However, opportunities were scarce to get scouted in the deepest rural areas, and like many others who migrated to the big cities in search of a better life, Zungu was no different.
He left his village, Klein Beibel in Limpopo, for Johannesburg in the 1980s, not to pursue football, but to look for general work.
Little had Zungu imagined that he would end up in the employ of Mamelodi Sundowns.
How he linked up with a club he supported from childhood was a stroke of luck – a classic case of being at the right time, at the right place.
It was during his spell as a caretaker of a building block that rented out office space in the Joburg CBD when Zungu met the owners of Mamelodi Sundowns at the time, the Krok brothers, Abe and Solly.
“I was not aware that the Krok brothers had bought the building and when they came to view it, they asked me which team I was supporting, I said Mamelodi Sundowns. That’s how my relationship with the club started, just like that,” recalls Zungu.
“When I eventually met the Sundowns players and coaches, it was a dream come true working for a club I grew up supporting. It was surreal working in the same environment as the heroes that some of my friends and I used to keep newspaper cut-outs of while growing up.”
As much as Zungu has not kicked a ball for Mamelodi Sundowns, the 59-year-old father of six has been a respected figure in the dressing room across different generations of players and coaching staff at the club.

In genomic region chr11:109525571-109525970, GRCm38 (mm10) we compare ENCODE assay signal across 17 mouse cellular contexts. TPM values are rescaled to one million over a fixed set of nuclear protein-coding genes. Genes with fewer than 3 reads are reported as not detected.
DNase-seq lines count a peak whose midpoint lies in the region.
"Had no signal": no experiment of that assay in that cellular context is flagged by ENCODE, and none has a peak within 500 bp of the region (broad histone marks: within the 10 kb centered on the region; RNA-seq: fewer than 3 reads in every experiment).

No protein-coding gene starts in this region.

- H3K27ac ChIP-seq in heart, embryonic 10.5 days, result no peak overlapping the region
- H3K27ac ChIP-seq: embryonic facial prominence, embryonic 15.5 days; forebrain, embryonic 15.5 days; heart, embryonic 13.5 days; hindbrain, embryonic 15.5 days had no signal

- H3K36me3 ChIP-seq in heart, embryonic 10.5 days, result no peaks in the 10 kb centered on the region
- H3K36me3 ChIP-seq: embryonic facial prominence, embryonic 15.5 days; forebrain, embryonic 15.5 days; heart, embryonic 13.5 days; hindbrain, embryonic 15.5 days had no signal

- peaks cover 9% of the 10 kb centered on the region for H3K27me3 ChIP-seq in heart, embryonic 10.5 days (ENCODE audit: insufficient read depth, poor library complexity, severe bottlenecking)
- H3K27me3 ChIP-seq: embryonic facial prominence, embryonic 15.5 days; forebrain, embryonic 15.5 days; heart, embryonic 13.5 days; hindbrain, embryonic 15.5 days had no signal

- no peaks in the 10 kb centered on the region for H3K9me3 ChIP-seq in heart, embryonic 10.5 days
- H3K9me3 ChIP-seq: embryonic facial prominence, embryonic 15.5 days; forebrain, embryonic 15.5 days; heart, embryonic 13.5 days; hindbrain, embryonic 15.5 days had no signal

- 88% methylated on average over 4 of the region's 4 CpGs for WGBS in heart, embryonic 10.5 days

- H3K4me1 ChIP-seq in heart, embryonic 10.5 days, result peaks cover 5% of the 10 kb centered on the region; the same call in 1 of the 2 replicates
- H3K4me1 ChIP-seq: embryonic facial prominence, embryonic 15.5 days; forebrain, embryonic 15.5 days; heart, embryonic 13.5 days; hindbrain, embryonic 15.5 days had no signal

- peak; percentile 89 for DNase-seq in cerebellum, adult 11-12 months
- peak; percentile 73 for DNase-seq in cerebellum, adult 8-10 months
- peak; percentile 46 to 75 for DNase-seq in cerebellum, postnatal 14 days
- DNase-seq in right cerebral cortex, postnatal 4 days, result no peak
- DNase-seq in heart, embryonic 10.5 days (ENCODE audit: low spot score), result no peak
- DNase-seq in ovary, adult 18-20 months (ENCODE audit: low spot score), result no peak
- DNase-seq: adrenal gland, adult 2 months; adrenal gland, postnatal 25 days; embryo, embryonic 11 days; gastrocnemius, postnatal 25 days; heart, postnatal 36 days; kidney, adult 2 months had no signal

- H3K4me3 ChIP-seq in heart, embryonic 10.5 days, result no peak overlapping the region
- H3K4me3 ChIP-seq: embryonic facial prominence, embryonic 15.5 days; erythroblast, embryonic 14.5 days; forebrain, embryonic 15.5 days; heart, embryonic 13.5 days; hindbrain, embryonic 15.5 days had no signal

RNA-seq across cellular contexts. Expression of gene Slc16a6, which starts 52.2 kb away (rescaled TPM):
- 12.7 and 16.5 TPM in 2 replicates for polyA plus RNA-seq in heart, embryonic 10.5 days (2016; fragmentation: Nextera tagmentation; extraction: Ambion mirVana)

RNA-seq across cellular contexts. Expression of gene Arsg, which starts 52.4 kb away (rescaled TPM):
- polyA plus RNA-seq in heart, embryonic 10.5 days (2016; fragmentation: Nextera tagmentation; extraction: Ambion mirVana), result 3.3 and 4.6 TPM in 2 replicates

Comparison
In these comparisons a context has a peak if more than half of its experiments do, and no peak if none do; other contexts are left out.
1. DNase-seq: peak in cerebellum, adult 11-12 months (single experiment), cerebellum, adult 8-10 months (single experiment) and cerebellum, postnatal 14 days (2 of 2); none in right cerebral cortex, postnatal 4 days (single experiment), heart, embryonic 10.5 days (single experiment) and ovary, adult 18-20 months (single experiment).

When he first arrived at the Brazilians in 1990, he kitted out a cohort of players like Harris ‘TV4’ Choeu, Rabie ‘Masterpieces’ Moripe, Ernest‘Wire’ Chirwali, Lucky ‘Oshkosh’ Molefe, Sam ‘Eewie’Khambule, Zane Moosa, to name a few of the legends of that period. Journey with the club This year marks 33 years since Zungu arrived at the club as the team bus driver who later doubled up as kitman. The milestone makes him one of the longest serving members in the Mamelodi Sundowns roster alongside the late Alex Shakoane.
“At times, I used to operate the lawnmower to prepare our training grounds, you can say I was a jack of all trades behind the scenes,” he added with uncontrollable laughter.
Just like the club he has dedicated his life to, Zungu is a multiple Champion. He has been part of a band of serial winners, Zungu has lost count of how many winners’ medals he has collected since he picked up his first gold during the 1992/93 season, an accolade that came with clinching the league title under the old NSL structure. Zungu was in stitches as he shared what the prize for being the champions at the time was; two brand new minibuses.
“Those were the best memories, and it didn’t end there because other coaches like [the late] Ted Dumitru and, most recently Pitso Mosimane, came in and won us many trophies.” Importance of what Freddy Zungu does While it may be seen as a minor duty in the backroom, Zungu pointed out that the role of his job isn’t as easy as it might appear to be from a distance.